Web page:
By Bobby Tanzilo Senior Editor/Writer Published Nov 05, 2013 at 10:24 AM

Everybody who loves music has one of those records. Many of us have one for every year of life.

One of mine is Billy Bragg's "Life's a Riot With Spy Vs. Spy," which turns 30 this year and is now reissued in a slim sleeve that looks like the original 12" vinyl release. But instead of being 17 minutes long, this one's twice that, with the original seven songs remastered plus a June 5, 2013 performance of the record in London.

The sleeve is slim on historical context – really, there is nothing there other than photos and credits – so I'm giving you my version, from a Milwaukee angle.

My friends Eric Beaumont and Gerry Belsha – we three who were then The Blowtorch – had heard about this Bragg guy and his fellow travelers the Redskins, but, pre-Internet, could only imagine what they sounded like.

Standing in line at Radio Doctors on April 7, 1984 to buy tickets to see The Clash at the Auditorium the following month, there was a sole copy of "Life's a Riot," which Eric snapped up and we all devoured.

In August that year, Eric trekked to Chicago's Bismarck Theater on Randolph Street to see Billy open for Echo & the Bunnymen on his first U.S. tour. That's back when Bragg entertained pre-gig crowds outside wearing his backpack amplifier, so meeting him was a snap.

In the meantime, we three had spent so much time with "Life's a Riot," that Eric and I could each offer complete guitar renditions of its songs, from the alpha particles of "Richard" to the pedestals and pills of "A New England," with every nuance recreated. Soon, we'd be able to do the same for everything on "Brewing Up."

Gerry and I saw Bragg for the first time at the Cubby Bear the following January (the show is a brilliant one for its banter as much as for the songs, so click the link to listen) and we put the bite on him to come to Milwaukee. When he and his then-manager Peter Jenner (who had also managed Syd Barrett-era Pink Floyd) expressed interest, we tried without luck to get a UWM gig lined up but settled for one at The Landing (later The Tasting Room) on Humboldt in May.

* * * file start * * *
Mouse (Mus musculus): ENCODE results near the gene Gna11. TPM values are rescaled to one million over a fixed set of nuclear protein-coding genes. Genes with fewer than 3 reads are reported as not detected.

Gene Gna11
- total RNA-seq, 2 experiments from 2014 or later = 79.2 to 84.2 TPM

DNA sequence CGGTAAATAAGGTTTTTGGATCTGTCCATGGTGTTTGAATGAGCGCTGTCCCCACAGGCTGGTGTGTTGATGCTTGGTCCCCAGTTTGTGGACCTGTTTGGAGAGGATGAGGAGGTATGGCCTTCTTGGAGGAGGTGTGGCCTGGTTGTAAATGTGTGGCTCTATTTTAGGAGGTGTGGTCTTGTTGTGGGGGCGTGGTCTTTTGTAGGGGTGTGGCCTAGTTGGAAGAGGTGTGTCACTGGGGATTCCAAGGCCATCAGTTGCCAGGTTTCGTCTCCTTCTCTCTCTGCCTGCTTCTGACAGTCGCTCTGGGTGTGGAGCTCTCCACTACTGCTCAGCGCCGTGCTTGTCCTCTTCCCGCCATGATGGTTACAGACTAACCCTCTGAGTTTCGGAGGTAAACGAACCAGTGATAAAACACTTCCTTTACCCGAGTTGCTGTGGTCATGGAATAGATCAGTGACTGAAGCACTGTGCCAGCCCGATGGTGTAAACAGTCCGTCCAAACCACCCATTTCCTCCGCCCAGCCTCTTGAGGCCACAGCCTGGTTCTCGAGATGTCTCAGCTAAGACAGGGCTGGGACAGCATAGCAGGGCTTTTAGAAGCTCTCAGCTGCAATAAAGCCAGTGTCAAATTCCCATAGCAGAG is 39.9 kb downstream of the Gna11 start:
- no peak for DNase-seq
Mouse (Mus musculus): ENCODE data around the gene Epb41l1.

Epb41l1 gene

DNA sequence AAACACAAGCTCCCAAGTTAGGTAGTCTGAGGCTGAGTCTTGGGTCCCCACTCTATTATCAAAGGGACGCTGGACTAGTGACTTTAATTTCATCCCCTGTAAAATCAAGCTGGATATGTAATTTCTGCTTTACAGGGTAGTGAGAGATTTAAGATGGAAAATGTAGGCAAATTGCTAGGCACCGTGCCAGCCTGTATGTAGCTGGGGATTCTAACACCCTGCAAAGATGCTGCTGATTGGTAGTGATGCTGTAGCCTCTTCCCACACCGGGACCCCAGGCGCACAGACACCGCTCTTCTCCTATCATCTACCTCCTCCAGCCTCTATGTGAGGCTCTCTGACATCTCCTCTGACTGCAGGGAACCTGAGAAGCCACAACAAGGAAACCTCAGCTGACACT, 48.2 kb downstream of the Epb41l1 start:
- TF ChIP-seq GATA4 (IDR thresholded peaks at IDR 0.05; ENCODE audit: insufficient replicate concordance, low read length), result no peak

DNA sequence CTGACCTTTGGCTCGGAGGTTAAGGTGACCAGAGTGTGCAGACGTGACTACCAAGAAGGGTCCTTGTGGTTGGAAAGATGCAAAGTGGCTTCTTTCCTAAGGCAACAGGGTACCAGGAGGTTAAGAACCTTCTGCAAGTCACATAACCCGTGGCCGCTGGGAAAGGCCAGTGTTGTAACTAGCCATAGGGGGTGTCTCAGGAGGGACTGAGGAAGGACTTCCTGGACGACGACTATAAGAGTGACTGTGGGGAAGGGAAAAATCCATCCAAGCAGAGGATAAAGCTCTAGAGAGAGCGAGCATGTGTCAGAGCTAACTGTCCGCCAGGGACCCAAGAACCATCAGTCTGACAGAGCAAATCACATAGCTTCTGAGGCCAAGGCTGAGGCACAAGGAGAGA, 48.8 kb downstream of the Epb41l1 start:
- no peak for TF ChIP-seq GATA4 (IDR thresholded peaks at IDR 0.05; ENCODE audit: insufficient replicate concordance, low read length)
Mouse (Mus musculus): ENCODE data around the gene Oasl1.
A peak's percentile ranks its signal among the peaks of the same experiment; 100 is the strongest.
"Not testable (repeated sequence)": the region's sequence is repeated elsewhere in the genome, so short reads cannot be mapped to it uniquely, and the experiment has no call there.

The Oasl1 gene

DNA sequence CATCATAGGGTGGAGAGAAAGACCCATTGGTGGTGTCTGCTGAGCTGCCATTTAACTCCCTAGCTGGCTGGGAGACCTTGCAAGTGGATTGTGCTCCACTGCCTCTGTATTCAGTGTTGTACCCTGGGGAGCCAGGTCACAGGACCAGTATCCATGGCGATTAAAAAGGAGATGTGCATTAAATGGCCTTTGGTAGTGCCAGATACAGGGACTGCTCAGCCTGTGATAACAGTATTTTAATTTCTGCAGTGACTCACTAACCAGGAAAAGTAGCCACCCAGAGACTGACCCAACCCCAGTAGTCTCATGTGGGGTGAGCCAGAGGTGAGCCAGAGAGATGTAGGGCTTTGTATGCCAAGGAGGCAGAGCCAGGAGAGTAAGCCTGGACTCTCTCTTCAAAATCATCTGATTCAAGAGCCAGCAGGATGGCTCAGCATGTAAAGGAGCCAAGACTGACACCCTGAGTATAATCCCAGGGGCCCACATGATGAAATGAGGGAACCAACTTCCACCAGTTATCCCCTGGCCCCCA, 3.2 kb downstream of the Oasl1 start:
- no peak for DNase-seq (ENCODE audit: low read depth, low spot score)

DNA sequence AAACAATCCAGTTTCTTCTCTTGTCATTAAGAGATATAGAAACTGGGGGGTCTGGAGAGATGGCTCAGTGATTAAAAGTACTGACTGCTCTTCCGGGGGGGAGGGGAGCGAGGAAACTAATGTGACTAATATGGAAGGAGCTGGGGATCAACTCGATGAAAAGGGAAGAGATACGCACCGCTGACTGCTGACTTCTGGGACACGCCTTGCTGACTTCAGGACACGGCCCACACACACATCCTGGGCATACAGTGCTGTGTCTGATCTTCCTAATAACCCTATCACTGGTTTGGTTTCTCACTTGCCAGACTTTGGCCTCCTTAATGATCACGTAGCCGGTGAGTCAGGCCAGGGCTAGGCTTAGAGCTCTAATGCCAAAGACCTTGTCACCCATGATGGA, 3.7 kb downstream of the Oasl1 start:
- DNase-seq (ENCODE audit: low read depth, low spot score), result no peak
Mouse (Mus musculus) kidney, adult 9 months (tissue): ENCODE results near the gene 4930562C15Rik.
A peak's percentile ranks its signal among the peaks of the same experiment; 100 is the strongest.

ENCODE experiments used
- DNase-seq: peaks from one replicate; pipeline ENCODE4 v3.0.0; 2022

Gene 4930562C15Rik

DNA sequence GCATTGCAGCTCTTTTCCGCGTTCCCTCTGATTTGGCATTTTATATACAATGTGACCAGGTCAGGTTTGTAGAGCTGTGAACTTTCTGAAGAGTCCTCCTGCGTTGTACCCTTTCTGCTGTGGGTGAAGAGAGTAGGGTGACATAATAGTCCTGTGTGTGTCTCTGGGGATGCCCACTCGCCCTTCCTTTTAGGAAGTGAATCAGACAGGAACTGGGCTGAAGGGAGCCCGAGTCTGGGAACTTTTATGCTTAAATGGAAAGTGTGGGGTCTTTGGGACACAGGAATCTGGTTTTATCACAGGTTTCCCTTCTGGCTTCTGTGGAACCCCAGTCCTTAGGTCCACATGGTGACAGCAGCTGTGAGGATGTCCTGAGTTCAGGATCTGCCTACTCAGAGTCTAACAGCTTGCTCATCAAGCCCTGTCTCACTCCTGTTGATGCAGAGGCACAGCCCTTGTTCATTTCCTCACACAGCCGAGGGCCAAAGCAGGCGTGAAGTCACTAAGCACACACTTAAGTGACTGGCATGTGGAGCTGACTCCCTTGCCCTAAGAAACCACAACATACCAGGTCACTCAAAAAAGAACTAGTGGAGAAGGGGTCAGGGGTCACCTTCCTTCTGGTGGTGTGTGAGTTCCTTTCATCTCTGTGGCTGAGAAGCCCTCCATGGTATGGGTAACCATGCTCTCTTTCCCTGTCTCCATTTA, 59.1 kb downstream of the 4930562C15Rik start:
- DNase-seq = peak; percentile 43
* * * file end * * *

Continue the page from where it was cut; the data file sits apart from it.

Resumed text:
We opened that show – Eric has raw film of us with Billy on Humboldt Avenue and, yes, 1985-era Billy Bragg dined at Pitch's. In a stroke of genius, between our set and Bragg's, The Landing inserted a jazz fusion band.

We tagged along to Madison, too, for a gig at Bunky's. The following year we opened for Billy at The Metro in Chicago.

The year after that, we went to London and played three gigs, thanks to the Redskins, who lent us their gear and gave Gerry a bed to sleep on.

All the while we continued to worship at the altar of "Life's a Riot" for its slash and burn, no-frills approach that was perhaps British punk rock's final salvo.

Bragg and the Redskins provided the fuel for us while we were gassing up our nascent band, built on the same kind of no bullshit, from-the-heart approach we'd learned from The Jam and The Clash. And through them we learned of other like-minded bands, like Newtown Neurotics.

Billy has gone on to make other great work as a solo performer and with a variety of bands, including his masterpiece, "Don't Try This at Home," and the lauded "Mermaid Avenue" discs with Wilco, but nothing, for me, has burned quite as hot as "Life's a Riot."

I was 17 when I first heard "Life's a Riot With Spy Vs. Spy" and I've never stopped listening to it. Now that I'm officially a geezer, whenever I'm stuffed full of computer-created pop or overblown productions, I go back and listen to Billy sawing away at these songs – flubbed notes and all left in to swim with the fire and the passion – to remember what rock and roll is all about.

Bobby Tanzilo Senior Editor/Writer

Born in Brooklyn, N.Y., where he lived until he was 17, Bobby received his BA-Mass Communications from UWM in 1989 and has lived in Walker's Point, Bay View, Enderis Park, South Milwaukee and on the East Side.

He has published three non-fiction books in Italy – including one about an event in Milwaukee history, which was published in the U.S. in autumn 2010. Four more books, all about Milwaukee, have been published by The History Press.

With his most recent band, The Yell Leaders, Bobby released four LPs and had a songs featured in episodes of TV's "Party of Five" and "Dawson's Creek," and films in Japan, South America and the U.S. The Yell Leaders were named the best unsigned band in their region by VH-1 as part of its Rock Across America 1998 Tour. Most recently, the band contributed tracks to a UK vinyl/CD tribute to the Redskins and collaborated on a track with Italian novelist Enrico Remmert.

He's produced three installments of the "OMCD" series of local music compilations for and in 2007 produced a CD of Italian music and poetry.

In 2005, he was awarded the City of Asti's (Italy) Journalism Prize for his work focusing on that area. He has also won awards from the Milwaukee Press Club.

He has be heard on 88Nine Radio Milwaukee talking about his "Urban Spelunking" series of stories, in that station's most popular podcast.